This is the seventh installment of a round-the-world trip report that started here. We pick up in Cambodia.
I landed at Siem Reap International Airport and got my Cambodia visa on arrival. (Make sure to have $20 in cash and a passport-sized photo. Better yet, check current requirements.)
I had booked my first night at Le Méridien Angkor to test it out and because my preferred hostel was sold out.
Le Méridien Angkor is a Category 2 SPG property, which means it costs 4,000 Starpoints for a free night Sunday through Thursday and only 3,000 points for a weekend night.
I was staying on a weeknight. Instead of booking a free night, I decided to book a Cash & Points night for 2,000 points + $35.
Compared to a free night, this was like “buying” 2,000 points back for 1.75 cents each, which I was happy to do to stretch my super-valuable Starpoints balance.
Using points was the way to go with a paid night at the hotel going for around $140. (Every price you see in Cambodia is in dollars. Riel are really only used by tourists for change when a price is less than $1. Conveniently when I went, the exchange rate was basically exactly 4,000 riel to the dollar.)
Outside the airport, I was offered a taxi for $10 or a scooter for $3. I pack light, and the scooter sounded more fun, so saving $7 was an easy decision!
Le Méridien Angkor is about 8 miles from the airport, 3 miles from Angkor Wat, and 1 mile outside the heart of Siem Reap.
Whether the location is a positive or negative depends on whether you want to be in the heart of the action or in a quieter area. Transportation options are so quick and cheap that I think it doesn’t matter much.
I arrived at the hotel in the early afternoon on a beautiful day.
- How was the room?
- How was the hotel’s food?
- How were the grounds?
- How was the service?
- Do I recommend Le Meridien as the place to stay when visiting Angkor Wat?
I showed up at 2 PM, which is just before the stated check in time of 3 PM. Unfortunately my room wasn’t quite ready, so I was offered a seat, a juice, and a cool towel.
The lobby is a beautiful, high-ceilinged, airy space.
After about 15 minutes, I was given the keys to my room. When I got there, two bags from the previous guests were still in the room. I’d hate to have been those guests, having my bags accessible to the next stranger to be given the room. I called the front desk, and the bags were quickly removed.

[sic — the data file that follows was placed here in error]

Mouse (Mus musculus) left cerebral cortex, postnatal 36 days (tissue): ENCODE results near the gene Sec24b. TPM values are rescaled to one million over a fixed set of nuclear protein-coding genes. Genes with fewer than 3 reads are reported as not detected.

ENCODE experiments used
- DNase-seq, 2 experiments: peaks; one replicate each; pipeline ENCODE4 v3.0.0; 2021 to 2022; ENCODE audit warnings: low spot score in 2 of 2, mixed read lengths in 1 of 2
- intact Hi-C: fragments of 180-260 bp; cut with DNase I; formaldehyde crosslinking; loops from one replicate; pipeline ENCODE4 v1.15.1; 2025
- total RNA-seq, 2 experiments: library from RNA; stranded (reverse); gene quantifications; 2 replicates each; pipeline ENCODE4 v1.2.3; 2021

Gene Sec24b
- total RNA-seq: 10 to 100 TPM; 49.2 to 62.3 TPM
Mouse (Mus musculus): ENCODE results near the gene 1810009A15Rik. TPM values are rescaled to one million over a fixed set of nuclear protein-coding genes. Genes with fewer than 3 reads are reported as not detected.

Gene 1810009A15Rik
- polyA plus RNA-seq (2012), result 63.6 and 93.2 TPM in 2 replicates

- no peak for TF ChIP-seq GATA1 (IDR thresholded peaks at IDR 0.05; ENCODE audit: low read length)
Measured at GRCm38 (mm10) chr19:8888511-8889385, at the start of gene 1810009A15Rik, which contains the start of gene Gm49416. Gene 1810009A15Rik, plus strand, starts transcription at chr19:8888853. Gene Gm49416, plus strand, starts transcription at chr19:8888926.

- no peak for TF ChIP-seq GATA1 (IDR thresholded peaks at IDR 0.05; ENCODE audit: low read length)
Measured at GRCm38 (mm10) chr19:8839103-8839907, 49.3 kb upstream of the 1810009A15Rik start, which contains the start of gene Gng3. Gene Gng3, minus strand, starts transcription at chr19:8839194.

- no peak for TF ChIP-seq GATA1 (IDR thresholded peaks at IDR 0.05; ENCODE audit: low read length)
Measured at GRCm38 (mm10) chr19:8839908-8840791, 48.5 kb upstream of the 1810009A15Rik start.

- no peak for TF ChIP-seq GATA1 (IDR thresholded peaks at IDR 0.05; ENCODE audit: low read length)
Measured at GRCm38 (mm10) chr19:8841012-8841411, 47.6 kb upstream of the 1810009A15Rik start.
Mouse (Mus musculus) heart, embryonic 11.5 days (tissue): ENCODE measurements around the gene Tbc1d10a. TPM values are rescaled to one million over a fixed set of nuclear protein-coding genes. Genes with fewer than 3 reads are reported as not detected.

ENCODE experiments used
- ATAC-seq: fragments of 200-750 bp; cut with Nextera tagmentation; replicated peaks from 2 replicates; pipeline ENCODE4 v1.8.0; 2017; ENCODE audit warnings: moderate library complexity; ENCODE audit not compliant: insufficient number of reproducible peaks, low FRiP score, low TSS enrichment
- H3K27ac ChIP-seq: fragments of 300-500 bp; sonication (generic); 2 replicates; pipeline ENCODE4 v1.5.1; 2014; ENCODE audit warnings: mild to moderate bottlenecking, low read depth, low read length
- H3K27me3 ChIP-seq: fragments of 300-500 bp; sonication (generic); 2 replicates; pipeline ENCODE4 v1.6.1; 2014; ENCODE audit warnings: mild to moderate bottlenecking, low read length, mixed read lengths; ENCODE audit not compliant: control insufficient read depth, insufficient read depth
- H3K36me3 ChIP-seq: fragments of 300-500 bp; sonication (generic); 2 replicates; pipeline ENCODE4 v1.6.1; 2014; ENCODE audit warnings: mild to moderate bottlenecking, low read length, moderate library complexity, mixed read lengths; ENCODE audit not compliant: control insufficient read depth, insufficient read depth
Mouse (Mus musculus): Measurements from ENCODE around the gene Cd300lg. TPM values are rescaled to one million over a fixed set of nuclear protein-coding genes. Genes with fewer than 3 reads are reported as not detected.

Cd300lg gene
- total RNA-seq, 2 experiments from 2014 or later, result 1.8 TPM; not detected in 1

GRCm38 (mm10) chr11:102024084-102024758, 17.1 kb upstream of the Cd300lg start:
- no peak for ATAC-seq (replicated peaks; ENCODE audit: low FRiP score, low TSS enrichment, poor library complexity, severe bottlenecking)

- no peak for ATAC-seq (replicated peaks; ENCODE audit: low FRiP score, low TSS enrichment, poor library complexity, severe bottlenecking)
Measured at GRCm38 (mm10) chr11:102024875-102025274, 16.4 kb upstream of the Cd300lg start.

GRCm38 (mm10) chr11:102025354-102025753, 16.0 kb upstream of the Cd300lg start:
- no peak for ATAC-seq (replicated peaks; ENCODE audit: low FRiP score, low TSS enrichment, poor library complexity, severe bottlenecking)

The room was on the second floor and looked out over the lawn of Le Meridien.
The room had one king bed…
… a large sofa…
… a small table with a welcome gift of fruit…
… a few complimentary bottles of water…
… a large flat screen TV…
… a welcome gift from the bakery…
… a bath tub…
… a nice, large shower…
… toiletries and more complimentary water…
… a fresh flower…
… and a lighting and air control system that was undoubtedly state-of-the-art in the 1980s.
My overall impression of the room was that it was adequate, but a little worn. Scuffs and marks were on all the walls, and the control piece of the room was extremely old.
I decided to take a walk around the hotel grounds. The pool area is a very beautiful mix of columns, over-water paths, and pleasant-temperature water.
The gardens looking back at the hotel are a nice place to relax.
The restaurant’s outdoor seating area would be a nice place to have a meal.
The tree-lined back entrance looked like a nice place for a picnic.
On my checkout day I decided to have a huge meal before I left to explore the Angkor temples. I ordered a chicken curry, a chicken stir fry, and some spring rolls. All were fantastic, and the entire meal was only about $20. Cambodia, in general, shined for food.
To me, the main question is: should you stay at Le Meridien Angkor as your base to see the Angkor temples?
For a lot of people the answer is yes. You can stay in an adequate hotel on beautiful grounds, just a few miles from Angkor Wat for 4k Starpoints on weeknights and 3k on weekends. That’s an unbeatable deal for a lot of travelers.
If you want luxury, though, stay elsewhere. There is a Park Hyatt in Siem Reap. I didn’t make it inside, but it goes for $400+ per night or 15,000 Hyatt points and carries the Park Hyatt name, so I’m guessing it’s a solid improvement in luxury of Le Meridien, which looked like it was a bit worn, like it might have been a nicer place 10-20 years ago.
If you want to be in the heart of the action, if you enjoy the hustle and bustle, don’t stay at Le Meridien, which is a mile out of town.
If you are under 30 or just want to meet young travelers, stay at a hostel in town. I stayed in a private room with air conditioning and en suite bathroom at the Mad Monkey for $12 per night. The place had a pool, a rooftop beach bar with $1 beers and delicious curries, and was a block from the Park Hyatt. It even organized the coolest bike tour I did in Cambodia (more on that in the next installment.)
Whether to stay in Le Meridien really comes down to how you want to do Angkor Wat, and I’ll have some tips on that in the next installment.
Full Trip Report
- Introduction and Mistakes
- Honolulu to Newark in a flat bed in United First
- Radisson Martinique on Broadway
- Cathay Pacific First Class, New York to Hong Kong
- The Wing (Cathay Pacific First Class Lounge) in Hong Kong
- Grand Hyatt Macau
- Jetstar from Singapore to Cambodia (Low Cost Carrier Tips in Asia and Europe)
- Le Meridien Angkor Wat
- How to Do Angkor Wat
- The Private Room (Singapore Airlines Lounge) in Singapore
- Singapore First Class, Singapore to London
- The May Fair Hotel London
- Lufthansa First Class Terminal in Frankfurt
- Lufthansa First Class, Frankfurt to Washington-Dulles